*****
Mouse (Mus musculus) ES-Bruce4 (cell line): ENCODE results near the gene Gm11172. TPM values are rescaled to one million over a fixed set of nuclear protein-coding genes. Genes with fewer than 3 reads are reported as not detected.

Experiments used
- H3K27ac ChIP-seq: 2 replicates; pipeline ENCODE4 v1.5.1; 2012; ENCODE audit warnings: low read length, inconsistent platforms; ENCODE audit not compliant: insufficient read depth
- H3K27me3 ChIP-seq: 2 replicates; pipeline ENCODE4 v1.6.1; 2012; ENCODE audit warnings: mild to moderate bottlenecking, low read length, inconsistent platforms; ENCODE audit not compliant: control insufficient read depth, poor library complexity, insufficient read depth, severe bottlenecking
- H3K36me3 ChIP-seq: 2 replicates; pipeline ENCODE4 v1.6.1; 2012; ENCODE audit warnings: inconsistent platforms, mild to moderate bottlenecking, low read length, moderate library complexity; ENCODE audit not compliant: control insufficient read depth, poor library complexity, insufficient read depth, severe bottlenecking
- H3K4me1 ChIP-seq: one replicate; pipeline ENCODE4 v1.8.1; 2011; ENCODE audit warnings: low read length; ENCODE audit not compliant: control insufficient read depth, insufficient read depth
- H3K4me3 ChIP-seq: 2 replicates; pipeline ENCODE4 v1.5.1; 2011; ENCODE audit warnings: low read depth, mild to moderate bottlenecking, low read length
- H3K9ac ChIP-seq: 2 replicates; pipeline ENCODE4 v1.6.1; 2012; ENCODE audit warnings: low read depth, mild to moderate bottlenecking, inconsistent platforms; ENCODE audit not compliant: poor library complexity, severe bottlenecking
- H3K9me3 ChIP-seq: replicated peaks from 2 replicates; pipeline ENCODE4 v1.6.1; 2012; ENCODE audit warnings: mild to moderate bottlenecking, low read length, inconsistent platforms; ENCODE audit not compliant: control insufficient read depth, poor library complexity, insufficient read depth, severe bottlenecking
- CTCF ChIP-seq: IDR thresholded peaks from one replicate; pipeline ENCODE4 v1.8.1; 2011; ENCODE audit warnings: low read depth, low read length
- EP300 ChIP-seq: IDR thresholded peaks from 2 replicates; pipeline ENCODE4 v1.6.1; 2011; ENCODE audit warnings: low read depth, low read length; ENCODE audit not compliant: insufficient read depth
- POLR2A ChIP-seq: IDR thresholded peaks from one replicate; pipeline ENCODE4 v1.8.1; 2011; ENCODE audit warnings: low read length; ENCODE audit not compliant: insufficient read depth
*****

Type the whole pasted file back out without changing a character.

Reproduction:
Mouse (Mus musculus) ES-Bruce4 (cell line): ENCODE results near the gene Gm11172. TPM values are rescaled to one million over a fixed set of nuclear protein-coding genes. Genes with fewer than 3 reads are reported as not detected.

Experiments used
- H3K27ac ChIP-seq: 2 replicates; pipeline ENCODE4 v1.5.1; 2012; ENCODE audit warnings: low read length, inconsistent platforms; ENCODE audit not compliant: insufficient read depth
- H3K27me3 ChIP-seq: 2 replicates; pipeline ENCODE4 v1.6.1; 2012; ENCODE audit warnings: mild to moderate bottlenecking, low read length, inconsistent platforms; ENCODE audit not compliant: control insufficient read depth, poor library complexity, insufficient read depth, severe bottlenecking
- H3K36me3 ChIP-seq: 2 replicates; pipeline ENCODE4 v1.6.1; 2012; ENCODE audit warnings: inconsistent platforms, mild to moderate bottlenecking, low read length, moderate library complexity; ENCODE audit not compliant: control insufficient read depth, poor library complexity, insufficient read depth, severe bottlenecking
- H3K4me1 ChIP-seq: one replicate; pipeline ENCODE4 v1.8.1; 2011; ENCODE audit warnings: low read length; ENCODE audit not compliant: control insufficient read depth, insufficient read depth
- H3K4me3 ChIP-seq: 2 replicates; pipeline ENCODE4 v1.5.1; 2011; ENCODE audit warnings: low read depth, mild to moderate bottlenecking, low read length
- H3K9ac ChIP-seq: 2 replicates; pipeline ENCODE4 v1.6.1; 2012; ENCODE audit warnings: low read depth, mild to moderate bottlenecking, inconsistent platforms; ENCODE audit not compliant: poor library complexity, severe bottlenecking
- H3K9me3 ChIP-seq: replicated peaks from 2 replicates; pipeline ENCODE4 v1.6.1; 2012; ENCODE audit warnings: mild to moderate bottlenecking, low read length, inconsistent platforms; ENCODE audit not compliant: control insufficient read depth, poor library complexity, insufficient read depth, severe bottlenecking
- CTCF ChIP-seq: IDR thresholded peaks from one replicate; pipeline ENCODE4 v1.8.1; 2011; ENCODE audit warnings: low read depth, low read length
- EP300 ChIP-seq: IDR thresholded peaks from 2 replicates; pipeline ENCODE4 v1.6.1; 2011; ENCODE audit warnings: low read depth, low read length; ENCODE audit not compliant: insufficient read depth
- POLR2A ChIP-seq: IDR thresholded peaks from one replicate; pipeline ENCODE4 v1.8.1; 2011; ENCODE audit warnings: low read length; ENCODE audit not compliant: insufficient read depth